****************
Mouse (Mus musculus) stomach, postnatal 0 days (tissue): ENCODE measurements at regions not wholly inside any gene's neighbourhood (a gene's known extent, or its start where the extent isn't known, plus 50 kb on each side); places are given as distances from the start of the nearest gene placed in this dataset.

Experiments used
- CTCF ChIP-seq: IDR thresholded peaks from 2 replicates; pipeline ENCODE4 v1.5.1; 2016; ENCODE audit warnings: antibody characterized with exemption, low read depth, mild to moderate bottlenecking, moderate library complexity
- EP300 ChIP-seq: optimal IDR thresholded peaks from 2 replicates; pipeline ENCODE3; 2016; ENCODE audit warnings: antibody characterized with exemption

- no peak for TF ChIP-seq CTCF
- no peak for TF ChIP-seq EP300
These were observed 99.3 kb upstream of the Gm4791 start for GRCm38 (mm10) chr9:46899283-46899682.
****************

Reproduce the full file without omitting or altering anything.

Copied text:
Mouse (Mus musculus) stomach, postnatal 0 days (tissue): ENCODE measurements at regions not wholly inside any gene's neighbourhood (a gene's known extent, or its start where the extent isn't known, plus 50 kb on each side); places are given as distances from the start of the nearest gene placed in this dataset.

Experiments used
- CTCF ChIP-seq: IDR thresholded peaks from 2 replicates; pipeline ENCODE4 v1.5.1; 2016; ENCODE audit warnings: antibody characterized with exemption, low read depth, mild to moderate bottlenecking, moderate library complexity
- EP300 ChIP-seq: optimal IDR thresholded peaks from 2 replicates; pipeline ENCODE3; 2016; ENCODE audit warnings: antibody characterized with exemption

- no peak for TF ChIP-seq CTCF
- no peak for TF ChIP-seq EP300
These were observed 99.3 kb upstream of the Gm4791 start for GRCm38 (mm10) chr9:46899283-46899682.